Glossary of AA Terms – Part 2 of 2
Refer to the second of two glossaries of AA terms to understand the language of recovery. Learn how an alcohol rehab program helps treat your mind & body.
This is part two of a series focusing on the terms used in Alcoholics Anonymous.
A fellowship refers to a group of people who share similar goals. Alcoholics Anonymous is a fellowship where the common goal is to stay sober.
This is when people try to escape their alcoholism by moving to a new location. Such attempts are unlikely to be successful because the individual will take their addiction with them.
This is when people have an inflated sense of their own importance. Grandiosity can prevent people from benefiting from the AA meetings. A sense of humility and open-mindedness is required in order to learn from other people.
Negative thinking can be dangerous for people who are recovering from an addiction. A gratitude list is where people write down all the good things in their life. Looking at such a list can encourage positivity.
AA is a democratic fellowship. If there are any important decisions to be made that will affect a group then there needs to be a vote. This is usually held before the regular meeting and all members get to have their say.
HALT is an acronym for; hunger, anger, lonely, and tired. These are common relapse triggers that need to be avoided.
High Bottom Drunk
Many people manage to escape their alcohol addiction before they cause too much damage to their life. Such individuals are referred to as high bottom drunks.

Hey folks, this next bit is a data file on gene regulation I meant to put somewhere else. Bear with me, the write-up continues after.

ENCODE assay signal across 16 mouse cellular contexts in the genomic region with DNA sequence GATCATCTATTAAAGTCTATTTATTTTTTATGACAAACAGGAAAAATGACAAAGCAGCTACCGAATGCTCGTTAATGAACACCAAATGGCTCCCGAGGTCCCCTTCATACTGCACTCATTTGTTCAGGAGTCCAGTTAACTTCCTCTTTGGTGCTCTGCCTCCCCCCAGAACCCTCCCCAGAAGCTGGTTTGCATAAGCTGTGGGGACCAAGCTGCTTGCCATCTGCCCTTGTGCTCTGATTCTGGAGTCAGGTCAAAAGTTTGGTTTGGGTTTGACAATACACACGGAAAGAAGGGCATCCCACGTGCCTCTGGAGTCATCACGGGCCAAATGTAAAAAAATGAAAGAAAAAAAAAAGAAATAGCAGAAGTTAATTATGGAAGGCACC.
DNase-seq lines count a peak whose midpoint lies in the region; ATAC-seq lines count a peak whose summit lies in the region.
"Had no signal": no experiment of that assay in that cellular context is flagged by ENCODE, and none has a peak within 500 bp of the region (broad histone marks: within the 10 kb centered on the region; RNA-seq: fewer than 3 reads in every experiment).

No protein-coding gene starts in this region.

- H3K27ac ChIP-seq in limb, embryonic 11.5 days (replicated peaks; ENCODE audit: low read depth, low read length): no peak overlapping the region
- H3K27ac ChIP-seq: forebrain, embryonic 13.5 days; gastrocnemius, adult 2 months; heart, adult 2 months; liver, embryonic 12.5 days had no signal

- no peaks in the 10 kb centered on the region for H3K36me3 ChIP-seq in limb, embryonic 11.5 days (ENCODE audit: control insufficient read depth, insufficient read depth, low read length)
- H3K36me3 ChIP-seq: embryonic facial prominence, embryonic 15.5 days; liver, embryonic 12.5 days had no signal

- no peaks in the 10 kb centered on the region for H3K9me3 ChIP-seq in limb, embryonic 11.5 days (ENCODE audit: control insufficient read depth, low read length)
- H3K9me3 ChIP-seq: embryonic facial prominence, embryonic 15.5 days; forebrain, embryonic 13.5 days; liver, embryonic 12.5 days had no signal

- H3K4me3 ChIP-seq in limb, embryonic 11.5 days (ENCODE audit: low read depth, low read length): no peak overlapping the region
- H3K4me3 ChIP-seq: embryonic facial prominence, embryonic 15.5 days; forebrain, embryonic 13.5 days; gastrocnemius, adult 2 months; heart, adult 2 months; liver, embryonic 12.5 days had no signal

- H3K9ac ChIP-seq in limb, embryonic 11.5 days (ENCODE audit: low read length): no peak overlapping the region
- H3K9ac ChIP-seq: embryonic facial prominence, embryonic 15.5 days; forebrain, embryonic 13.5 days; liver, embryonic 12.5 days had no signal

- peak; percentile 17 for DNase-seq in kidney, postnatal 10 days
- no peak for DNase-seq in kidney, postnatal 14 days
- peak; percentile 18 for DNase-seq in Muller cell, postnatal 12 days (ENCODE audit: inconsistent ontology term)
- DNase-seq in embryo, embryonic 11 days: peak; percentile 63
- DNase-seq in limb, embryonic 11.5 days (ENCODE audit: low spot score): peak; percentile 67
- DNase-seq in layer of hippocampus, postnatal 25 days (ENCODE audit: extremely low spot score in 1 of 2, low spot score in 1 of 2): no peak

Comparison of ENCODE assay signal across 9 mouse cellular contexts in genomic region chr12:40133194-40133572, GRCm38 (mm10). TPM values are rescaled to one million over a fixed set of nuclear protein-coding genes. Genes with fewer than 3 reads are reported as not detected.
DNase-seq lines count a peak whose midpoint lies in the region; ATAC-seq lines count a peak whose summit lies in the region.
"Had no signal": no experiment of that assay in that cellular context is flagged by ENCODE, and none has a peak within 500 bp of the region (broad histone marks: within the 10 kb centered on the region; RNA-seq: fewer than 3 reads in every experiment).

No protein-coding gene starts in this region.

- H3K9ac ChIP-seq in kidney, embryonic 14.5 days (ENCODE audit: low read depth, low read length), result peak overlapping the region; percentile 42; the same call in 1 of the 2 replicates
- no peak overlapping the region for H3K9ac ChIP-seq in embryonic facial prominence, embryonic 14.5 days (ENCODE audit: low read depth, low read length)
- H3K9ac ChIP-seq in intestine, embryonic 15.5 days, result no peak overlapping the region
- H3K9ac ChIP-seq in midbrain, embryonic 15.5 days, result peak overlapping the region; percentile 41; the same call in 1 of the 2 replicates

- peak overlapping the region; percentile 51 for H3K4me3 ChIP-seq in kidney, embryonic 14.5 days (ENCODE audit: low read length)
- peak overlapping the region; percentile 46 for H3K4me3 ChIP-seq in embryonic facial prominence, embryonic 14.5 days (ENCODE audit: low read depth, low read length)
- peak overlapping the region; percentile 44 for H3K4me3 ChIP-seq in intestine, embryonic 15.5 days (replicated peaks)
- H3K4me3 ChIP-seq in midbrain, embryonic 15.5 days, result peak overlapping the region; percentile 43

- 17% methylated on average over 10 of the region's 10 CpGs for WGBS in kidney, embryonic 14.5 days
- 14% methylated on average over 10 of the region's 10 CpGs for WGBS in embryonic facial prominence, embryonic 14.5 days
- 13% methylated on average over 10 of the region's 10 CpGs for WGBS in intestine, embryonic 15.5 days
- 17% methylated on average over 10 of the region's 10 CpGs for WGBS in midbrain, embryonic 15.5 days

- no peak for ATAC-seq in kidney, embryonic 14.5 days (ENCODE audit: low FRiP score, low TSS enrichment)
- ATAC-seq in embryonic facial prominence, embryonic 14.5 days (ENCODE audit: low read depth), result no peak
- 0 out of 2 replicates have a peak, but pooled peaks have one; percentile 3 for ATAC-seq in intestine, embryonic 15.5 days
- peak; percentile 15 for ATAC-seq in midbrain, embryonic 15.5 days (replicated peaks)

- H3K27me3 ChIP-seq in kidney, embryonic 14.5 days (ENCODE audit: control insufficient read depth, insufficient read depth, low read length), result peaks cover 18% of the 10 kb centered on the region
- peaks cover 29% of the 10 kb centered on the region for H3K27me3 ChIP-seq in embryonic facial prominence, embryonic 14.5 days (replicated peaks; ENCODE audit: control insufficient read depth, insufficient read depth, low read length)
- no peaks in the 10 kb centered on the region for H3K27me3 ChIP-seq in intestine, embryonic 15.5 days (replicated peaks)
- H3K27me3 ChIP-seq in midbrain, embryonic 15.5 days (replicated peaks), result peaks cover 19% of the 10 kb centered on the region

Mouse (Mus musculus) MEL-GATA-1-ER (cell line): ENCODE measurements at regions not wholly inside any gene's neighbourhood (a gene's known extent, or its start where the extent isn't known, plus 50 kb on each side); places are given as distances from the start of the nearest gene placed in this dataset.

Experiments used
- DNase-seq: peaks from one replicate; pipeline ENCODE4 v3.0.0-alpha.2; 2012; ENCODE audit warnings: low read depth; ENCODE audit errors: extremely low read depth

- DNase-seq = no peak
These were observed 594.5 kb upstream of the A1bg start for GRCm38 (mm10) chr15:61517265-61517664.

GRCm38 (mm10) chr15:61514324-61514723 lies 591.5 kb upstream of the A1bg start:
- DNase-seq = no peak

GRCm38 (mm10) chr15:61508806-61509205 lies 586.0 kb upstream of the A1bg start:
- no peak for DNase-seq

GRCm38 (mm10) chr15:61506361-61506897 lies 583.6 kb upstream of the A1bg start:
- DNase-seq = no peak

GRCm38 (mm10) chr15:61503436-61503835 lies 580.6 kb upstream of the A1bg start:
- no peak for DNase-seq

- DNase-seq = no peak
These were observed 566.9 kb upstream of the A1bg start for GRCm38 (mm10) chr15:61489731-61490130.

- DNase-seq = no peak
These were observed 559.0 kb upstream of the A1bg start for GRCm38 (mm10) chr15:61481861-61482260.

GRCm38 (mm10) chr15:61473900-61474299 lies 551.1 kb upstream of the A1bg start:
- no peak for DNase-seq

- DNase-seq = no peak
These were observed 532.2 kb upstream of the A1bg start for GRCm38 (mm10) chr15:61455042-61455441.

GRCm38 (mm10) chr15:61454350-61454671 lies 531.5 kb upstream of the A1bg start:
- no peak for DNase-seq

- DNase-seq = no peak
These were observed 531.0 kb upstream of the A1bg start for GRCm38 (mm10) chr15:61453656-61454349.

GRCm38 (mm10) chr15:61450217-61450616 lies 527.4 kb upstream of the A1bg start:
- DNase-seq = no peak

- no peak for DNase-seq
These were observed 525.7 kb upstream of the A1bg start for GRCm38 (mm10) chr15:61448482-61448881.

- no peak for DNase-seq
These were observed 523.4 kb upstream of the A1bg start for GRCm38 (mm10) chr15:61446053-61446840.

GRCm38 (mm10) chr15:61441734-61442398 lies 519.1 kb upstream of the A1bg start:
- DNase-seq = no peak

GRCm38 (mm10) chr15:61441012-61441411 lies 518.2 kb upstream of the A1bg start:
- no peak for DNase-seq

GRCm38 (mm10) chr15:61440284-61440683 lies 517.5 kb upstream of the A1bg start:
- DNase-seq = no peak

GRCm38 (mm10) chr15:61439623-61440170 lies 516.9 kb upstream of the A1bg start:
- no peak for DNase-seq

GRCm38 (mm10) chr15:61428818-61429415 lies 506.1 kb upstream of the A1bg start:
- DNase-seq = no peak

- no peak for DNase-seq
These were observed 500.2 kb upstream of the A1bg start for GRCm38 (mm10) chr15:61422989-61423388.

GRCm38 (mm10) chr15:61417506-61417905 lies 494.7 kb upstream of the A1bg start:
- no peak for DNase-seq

A vital element of the AA program is accepting that some higher power can help the individual defeat their addiction. For many people, this higher power is thoughts of as God. This is why non-believers can feel comfortable with AA. There is no rule that says that people need to have God as their higher power. They may decide to choose the power of the group to be their higher power instead.
Hitting Rock Bottom
Hitting rock bottom does not mean that the individual needs to lose everything in order to become sober. They just have to reach a point where they’ve had enough. Some people will hit rock bottom without causing too much damage to their life. It is up to each individual to decide when they’ve had enough.
Most AA members will have one group that they attend most frequently. This is referred to as their home group. It is beneficial to have one regular group because it makes it possible to build relationships with other members.
Low Bottom Drunk
Some individuals have to lose plenty in life before they are finally ready to admit defeat. Such people are sometimes referred to as low bottom drunks.
Ninety in Ninety
This refers to the advice that new members attend ninety meetings in ninety days. This will allow them time to build a good foundation in the program. It will also ensure that they have adequate support during the treacherous early months of sobriety.
This is a member who has many years of sobriety. Such individuals can be resource to turn to for inspiration and advice.
This is a meeting that is open to the general public. If people are concerned about protecting their anonymity, they might want to avoid open meetings.